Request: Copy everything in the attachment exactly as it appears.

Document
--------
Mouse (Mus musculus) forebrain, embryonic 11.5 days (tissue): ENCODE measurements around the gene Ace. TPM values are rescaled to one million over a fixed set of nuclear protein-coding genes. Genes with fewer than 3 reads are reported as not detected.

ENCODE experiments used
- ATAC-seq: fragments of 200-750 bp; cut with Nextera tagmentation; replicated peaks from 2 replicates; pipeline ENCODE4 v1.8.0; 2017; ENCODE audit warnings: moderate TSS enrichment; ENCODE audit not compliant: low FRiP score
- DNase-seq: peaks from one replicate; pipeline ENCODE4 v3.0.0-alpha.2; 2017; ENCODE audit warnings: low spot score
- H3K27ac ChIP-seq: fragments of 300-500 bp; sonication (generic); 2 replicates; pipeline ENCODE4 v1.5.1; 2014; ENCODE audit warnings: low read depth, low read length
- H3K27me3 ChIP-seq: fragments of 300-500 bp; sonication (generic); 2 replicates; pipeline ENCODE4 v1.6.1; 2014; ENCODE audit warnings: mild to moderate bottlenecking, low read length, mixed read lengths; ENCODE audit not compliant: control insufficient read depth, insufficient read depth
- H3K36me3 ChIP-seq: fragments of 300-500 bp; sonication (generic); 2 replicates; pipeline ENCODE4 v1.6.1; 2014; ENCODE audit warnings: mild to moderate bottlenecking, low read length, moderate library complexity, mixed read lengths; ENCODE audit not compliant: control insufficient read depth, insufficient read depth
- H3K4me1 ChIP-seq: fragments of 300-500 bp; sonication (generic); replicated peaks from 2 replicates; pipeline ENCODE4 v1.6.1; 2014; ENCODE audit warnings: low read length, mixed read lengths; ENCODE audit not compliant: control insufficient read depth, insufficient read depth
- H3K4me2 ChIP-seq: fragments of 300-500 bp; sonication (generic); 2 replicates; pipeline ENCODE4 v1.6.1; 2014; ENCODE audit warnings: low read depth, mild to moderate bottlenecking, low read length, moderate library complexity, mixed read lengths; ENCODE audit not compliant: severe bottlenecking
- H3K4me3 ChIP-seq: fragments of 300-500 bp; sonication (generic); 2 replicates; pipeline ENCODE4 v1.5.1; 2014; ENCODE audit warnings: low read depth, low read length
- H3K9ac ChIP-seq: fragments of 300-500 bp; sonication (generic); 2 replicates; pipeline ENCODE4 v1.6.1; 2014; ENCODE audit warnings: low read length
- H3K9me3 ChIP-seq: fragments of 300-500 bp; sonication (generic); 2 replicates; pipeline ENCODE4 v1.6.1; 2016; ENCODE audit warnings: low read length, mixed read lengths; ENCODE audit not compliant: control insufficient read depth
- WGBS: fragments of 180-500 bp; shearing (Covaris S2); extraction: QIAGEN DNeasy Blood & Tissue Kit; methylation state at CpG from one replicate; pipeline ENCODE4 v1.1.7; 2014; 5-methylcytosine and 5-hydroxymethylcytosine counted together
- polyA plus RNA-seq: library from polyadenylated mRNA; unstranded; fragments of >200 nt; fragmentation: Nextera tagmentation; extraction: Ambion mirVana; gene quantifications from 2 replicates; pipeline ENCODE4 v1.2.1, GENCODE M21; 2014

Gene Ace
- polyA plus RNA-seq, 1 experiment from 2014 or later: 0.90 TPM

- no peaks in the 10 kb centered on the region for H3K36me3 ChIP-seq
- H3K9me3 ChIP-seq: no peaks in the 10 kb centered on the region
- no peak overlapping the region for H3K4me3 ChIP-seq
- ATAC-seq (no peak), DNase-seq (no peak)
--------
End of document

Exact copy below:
Mouse (Mus musculus) forebrain, embryonic 11.5 days (tissue): ENCODE measurements around the gene Ace. TPM values are rescaled to one million over a fixed set of nuclear protein-coding genes. Genes with fewer than 3 reads are reported as not detected.

ENCODE experiments used
- ATAC-seq: fragments of 200-750 bp; cut with Nextera tagmentation; replicated peaks from 2 replicates; pipeline ENCODE4 v1.8.0; 2017; ENCODE audit warnings: moderate TSS enrichment; ENCODE audit not compliant: low FRiP score
- DNase-seq: peaks from one replicate; pipeline ENCODE4 v3.0.0-alpha.2; 2017; ENCODE audit warnings: low spot score
- H3K27ac ChIP-seq: fragments of 300-500 bp; sonication (generic); 2 replicates; pipeline ENCODE4 v1.5.1; 2014; ENCODE audit warnings: low read depth, low read length
- H3K27me3 ChIP-seq: fragments of 300-500 bp; sonication (generic); 2 replicates; pipeline ENCODE4 v1.6.1; 2014; ENCODE audit warnings: mild to moderate bottlenecking, low read length, mixed read lengths; ENCODE audit not compliant: control insufficient read depth, insufficient read depth
- H3K36me3 ChIP-seq: fragments of 300-500 bp; sonication (generic); 2 replicates; pipeline ENCODE4 v1.6.1; 2014; ENCODE audit warnings: mild to moderate bottlenecking, low read length, moderate library complexity, mixed read lengths; ENCODE audit not compliant: control insufficient read depth, insufficient read depth
- H3K4me1 ChIP-seq: fragments of 300-500 bp; sonication (generic); replicated peaks from 2 replicates; pipeline ENCODE4 v1.6.1; 2014; ENCODE audit warnings: low read length, mixed read lengths; ENCODE audit not compliant: control insufficient read depth, insufficient read depth
- H3K4me2 ChIP-seq: fragments of 300-500 bp; sonication (generic); 2 replicates; pipeline ENCODE4 v1.6.1; 2014; ENCODE audit warnings: low read depth, mild to moderate bottlenecking, low read length, moderate library complexity, mixed read lengths; ENCODE audit not compliant: severe bottlenecking
- H3K4me3 ChIP-seq: fragments of 300-500 bp; sonication (generic); 2 replicates; pipeline ENCODE4 v1.5.1; 2014; ENCODE audit warnings: low read depth, low read length
- H3K9ac ChIP-seq: fragments of 300-500 bp; sonication (generic); 2 replicates; pipeline ENCODE4 v1.6.1; 2014; ENCODE audit warnings: low read length
- H3K9me3 ChIP-seq: fragments of 300-500 bp; sonication (generic); 2 replicates; pipeline ENCODE4 v1.6.1; 2016; ENCODE audit warnings: low read length, mixed read lengths; ENCODE audit not compliant: control insufficient read depth
- WGBS: fragments of 180-500 bp; shearing (Covaris S2); extraction: QIAGEN DNeasy Blood & Tissue Kit; methylation state at CpG from one replicate; pipeline ENCODE4 v1.1.7; 2014; 5-methylcytosine and 5-hydroxymethylcytosine counted together
- polyA plus RNA-seq: library from polyadenylated mRNA; unstranded; fragments of >200 nt; fragmentation: Nextera tagmentation; extraction: Ambion mirVana; gene quantifications from 2 replicates; pipeline ENCODE4 v1.2.1, GENCODE M21; 2014

Gene Ace
- polyA plus RNA-seq, 1 experiment from 2014 or later: 0.90 TPM

- no peaks in the 10 kb centered on the region for H3K36me3 ChIP-seq
- H3K9me3 ChIP-seq: no peaks in the 10 kb centered on the region
- no peak overlapping the region for H3K4me3 ChIP-seq
- ATAC-seq (no peak), DNase-seq (no peak)